kwf937

Custom short handed refit

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I bought a custom one off  called a "nelson 28" a few years ago on Ebay, then what was left of a g&s 27 called fearless for parts and are currently attempting to Frankenstein the two boats together to be an offshore shorthanded platform. If anyone have any thought or opinions on layout that would be greatly appreciated!!

The boat is 28 feet long, weighs 4500# and appears to be glassed over cedar strip planking

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John Letchers' book on self steering helped me, also a book on Soprano the first MORC boat was useful.  Rig a centerline prussic harness from bow to cockpit.  Have a ball.

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Given the cavity you have to work with...

Move the mast back.   Install a beam of destiny or similar and swept back spreaders.   Ditch the overlapper.

Cut the transom out from the cockpit aft.  Install outboard bracket and boarding ladder/handles. 

Hire someone who knows what they're talking about. 

 

 

 

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12 hours ago, Bruno said:

Did it come with a pulpit?

The g&s had a pulpit and pushpit for the taffrail

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You should well photograph and document your project.  Wooden Boat magazine might have interest in the work.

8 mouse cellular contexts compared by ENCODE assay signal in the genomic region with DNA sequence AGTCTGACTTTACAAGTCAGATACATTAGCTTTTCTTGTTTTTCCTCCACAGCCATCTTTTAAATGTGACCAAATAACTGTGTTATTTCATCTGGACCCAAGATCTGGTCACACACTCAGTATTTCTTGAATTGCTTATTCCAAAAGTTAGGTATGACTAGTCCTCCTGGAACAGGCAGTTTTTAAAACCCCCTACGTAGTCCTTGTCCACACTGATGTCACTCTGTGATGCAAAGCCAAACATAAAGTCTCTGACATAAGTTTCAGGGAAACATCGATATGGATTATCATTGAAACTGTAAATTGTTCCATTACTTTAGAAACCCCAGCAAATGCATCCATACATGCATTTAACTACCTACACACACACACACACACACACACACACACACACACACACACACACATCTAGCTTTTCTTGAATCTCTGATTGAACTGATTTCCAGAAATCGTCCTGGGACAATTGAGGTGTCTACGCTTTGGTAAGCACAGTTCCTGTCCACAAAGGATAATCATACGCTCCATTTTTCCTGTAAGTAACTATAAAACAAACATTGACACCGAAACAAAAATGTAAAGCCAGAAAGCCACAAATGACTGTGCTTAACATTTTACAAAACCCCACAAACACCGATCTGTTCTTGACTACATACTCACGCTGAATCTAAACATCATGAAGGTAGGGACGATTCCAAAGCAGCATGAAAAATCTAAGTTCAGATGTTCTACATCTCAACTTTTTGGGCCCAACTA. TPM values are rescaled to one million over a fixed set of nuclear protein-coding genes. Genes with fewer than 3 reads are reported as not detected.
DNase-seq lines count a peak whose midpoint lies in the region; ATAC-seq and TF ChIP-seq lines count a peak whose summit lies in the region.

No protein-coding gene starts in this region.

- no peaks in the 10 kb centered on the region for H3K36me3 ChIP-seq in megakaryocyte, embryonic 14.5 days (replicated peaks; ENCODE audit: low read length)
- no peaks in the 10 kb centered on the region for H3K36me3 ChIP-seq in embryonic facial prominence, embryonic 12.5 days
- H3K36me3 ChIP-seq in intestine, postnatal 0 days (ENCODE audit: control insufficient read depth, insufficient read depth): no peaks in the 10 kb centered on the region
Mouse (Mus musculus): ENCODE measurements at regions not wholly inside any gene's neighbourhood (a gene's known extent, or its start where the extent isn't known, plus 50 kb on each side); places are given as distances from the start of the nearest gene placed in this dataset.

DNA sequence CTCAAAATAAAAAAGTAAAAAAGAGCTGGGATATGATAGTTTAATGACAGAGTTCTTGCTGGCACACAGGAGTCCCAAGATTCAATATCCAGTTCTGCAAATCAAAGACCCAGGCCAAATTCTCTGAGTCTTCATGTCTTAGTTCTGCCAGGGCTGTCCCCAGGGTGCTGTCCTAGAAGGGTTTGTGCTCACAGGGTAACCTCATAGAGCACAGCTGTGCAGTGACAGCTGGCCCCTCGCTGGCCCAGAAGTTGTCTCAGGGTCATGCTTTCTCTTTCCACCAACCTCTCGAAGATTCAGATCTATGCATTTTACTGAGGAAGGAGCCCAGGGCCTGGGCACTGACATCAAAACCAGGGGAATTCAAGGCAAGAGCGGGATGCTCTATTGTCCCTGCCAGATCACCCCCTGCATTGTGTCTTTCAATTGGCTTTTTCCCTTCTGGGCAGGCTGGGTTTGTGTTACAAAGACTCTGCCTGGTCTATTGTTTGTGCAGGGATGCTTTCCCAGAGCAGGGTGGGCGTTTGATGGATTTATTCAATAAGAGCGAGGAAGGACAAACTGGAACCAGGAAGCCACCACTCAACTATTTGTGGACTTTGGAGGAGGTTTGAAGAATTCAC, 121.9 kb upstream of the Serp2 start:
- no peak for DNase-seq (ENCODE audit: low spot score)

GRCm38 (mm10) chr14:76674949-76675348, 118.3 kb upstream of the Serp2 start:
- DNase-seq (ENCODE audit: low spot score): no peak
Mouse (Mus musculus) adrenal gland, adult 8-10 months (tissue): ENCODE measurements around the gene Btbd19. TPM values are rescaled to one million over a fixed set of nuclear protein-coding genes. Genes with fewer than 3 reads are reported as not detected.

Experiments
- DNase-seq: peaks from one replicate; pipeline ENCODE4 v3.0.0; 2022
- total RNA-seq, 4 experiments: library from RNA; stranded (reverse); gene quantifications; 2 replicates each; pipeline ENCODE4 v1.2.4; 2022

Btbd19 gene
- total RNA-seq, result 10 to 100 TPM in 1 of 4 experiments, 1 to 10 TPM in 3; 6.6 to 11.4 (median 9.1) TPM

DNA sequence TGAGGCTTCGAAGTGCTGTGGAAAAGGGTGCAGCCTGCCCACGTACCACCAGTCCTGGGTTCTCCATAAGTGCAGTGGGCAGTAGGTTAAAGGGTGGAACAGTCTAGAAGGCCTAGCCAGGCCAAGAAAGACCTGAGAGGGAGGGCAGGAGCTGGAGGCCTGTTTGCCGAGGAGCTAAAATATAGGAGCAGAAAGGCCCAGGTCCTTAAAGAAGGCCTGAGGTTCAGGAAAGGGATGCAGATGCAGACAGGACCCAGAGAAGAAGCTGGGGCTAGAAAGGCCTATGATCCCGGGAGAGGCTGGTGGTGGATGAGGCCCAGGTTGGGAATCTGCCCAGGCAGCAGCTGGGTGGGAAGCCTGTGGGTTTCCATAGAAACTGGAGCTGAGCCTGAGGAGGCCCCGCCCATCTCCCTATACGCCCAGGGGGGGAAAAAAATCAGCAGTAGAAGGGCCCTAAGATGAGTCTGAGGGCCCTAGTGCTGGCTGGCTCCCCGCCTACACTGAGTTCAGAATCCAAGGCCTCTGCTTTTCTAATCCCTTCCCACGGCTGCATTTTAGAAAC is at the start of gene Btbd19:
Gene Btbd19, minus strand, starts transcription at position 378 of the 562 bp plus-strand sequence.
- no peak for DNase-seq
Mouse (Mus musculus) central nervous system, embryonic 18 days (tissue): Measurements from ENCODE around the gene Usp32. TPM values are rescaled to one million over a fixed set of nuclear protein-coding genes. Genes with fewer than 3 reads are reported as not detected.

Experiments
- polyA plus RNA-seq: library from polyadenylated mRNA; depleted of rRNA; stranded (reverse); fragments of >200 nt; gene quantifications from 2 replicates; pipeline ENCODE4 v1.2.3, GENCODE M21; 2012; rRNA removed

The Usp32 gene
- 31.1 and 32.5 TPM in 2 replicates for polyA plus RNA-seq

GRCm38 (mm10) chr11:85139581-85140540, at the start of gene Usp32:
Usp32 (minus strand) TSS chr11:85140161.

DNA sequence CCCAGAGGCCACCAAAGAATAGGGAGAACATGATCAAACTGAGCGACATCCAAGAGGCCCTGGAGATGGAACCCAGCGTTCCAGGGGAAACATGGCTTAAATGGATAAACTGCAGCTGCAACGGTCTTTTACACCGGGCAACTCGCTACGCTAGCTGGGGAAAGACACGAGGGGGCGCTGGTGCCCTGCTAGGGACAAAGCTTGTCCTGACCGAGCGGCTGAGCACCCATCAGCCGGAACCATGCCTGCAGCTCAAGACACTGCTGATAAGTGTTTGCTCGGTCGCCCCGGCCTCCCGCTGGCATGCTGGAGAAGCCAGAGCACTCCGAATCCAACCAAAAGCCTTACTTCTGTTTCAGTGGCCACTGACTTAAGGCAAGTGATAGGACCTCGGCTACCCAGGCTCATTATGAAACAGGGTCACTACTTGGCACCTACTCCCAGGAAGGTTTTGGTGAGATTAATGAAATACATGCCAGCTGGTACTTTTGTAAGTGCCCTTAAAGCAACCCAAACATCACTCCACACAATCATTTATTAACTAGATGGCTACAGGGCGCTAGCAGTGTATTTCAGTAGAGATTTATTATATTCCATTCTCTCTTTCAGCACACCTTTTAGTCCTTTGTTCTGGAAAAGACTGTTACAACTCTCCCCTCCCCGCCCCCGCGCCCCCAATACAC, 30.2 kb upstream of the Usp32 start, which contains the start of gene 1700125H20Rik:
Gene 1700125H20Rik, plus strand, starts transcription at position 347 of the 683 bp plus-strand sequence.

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Some people think it's nice to have pulpit and pushpit on shorthanded boats offshore.

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If this picture is looking aft to the cockpit, maybe i am wrong, but this yacht is going to the bottom if you put the mast in the water. Reminds me of my fathers Fisher island 23 back in .the 1960's, no self bailing cockpit.

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If the boat had a spinaker, ditch that and go for the (bowsprit) gennaker + code 0 option.  

I love the code 0 when single... it's a useful chicken kite ;).   

I have also switched from jib roller to a hanked on jib. I think it was an improvement. Because of that I had to do a jib reef tough... 

 

Cheers!

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The less complex a boat the easier it is to sail and especially to single-hand. 

That said I sail my QT single handed with runners and check stays and evolutions just have to be better planned and more practiced and done a little slower.

I have found that a simple auto-helm is a great boon. I don't use it much but what I often do is slip it on the tiller, switch on and use it to auto-tack or gybe leaving me free to handle the lines. From memory it is an Autohelm 2000. I also use it if I need a break from helming.

Of course if the boat is sailing fine by herself it is important to stay on board to a good harness regime and strong jackstays are a must.

A non overlapping jib makes things easier but you do lose horsepower and of course ALL lines led aft to the cockpit and within easy reach.

This coming close season she will likely get a short bowsprit, top down furler and  probably an FR0 and A sail.

One thing I cannot do much about is the sloped transom, a feature of Dubois designs but will put a couple of steps on there to make getting to the outboard a little easier

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